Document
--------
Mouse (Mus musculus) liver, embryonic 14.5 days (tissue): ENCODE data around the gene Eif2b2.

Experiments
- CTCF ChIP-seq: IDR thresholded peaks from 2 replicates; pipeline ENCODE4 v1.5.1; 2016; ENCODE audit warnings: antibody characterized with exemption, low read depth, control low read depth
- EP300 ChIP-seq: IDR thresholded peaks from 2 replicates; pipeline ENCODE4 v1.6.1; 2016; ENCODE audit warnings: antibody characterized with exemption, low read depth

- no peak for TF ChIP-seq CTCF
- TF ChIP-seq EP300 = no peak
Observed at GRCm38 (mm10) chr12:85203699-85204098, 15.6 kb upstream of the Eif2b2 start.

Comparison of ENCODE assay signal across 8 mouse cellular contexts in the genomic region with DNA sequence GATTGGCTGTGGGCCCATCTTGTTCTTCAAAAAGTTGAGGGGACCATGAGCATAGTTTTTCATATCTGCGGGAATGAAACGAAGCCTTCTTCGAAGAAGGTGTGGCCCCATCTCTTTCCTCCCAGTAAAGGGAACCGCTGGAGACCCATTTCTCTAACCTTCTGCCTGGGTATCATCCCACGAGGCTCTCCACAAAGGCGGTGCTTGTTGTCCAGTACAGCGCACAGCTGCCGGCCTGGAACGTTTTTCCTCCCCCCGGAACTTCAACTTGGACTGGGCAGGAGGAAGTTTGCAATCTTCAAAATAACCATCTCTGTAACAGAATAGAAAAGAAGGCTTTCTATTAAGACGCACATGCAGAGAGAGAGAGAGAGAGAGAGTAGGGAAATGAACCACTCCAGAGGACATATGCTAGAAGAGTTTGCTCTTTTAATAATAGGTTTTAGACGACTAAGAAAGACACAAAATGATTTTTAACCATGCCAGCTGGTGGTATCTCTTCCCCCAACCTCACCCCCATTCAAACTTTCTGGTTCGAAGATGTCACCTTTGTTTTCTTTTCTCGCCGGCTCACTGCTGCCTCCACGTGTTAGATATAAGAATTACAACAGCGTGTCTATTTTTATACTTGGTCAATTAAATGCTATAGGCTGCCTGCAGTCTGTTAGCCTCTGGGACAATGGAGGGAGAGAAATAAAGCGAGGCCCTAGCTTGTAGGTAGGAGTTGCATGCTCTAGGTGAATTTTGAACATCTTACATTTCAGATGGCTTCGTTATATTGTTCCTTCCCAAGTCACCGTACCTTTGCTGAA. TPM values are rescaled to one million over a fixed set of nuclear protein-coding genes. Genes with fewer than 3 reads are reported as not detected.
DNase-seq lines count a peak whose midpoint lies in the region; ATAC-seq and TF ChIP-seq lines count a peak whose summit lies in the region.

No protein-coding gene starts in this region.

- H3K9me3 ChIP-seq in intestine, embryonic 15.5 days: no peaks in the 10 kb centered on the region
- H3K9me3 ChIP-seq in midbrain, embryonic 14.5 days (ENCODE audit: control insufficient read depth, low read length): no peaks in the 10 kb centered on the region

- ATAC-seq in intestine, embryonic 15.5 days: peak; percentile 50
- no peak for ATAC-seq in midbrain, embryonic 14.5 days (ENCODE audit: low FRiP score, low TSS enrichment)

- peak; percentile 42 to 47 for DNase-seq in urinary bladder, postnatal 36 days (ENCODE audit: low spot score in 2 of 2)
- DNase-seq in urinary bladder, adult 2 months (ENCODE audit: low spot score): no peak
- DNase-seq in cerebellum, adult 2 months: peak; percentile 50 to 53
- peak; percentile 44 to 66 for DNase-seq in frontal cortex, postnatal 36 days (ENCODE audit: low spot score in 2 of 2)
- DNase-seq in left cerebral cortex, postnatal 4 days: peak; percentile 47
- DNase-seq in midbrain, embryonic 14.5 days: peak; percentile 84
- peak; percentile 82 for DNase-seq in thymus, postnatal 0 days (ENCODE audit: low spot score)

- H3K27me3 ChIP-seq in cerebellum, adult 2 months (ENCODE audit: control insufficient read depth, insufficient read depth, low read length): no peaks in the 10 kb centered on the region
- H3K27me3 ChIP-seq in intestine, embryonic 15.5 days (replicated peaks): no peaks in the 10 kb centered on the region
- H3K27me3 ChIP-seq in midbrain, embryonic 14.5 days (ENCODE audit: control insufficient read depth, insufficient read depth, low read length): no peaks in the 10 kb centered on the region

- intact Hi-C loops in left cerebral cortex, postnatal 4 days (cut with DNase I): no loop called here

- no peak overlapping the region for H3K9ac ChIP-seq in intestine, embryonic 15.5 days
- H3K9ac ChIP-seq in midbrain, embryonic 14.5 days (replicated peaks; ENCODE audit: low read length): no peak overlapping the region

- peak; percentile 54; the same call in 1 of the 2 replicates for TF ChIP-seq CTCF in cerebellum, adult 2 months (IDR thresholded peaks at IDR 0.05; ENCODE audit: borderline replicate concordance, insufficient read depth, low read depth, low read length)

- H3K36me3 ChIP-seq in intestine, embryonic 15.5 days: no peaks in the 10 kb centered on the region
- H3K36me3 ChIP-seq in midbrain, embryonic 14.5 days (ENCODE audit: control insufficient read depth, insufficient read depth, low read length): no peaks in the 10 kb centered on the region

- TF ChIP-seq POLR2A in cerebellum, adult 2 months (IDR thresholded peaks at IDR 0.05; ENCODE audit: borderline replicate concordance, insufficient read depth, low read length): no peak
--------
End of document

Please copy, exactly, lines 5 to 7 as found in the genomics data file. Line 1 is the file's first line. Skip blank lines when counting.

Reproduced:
- no peak for TF ChIP-seq CTCF
- TF ChIP-seq EP300 = no peak
Observed at GRCm38 (mm10) chr12:85203699-85204098, 15.6 kb upstream of the Eif2b2 start.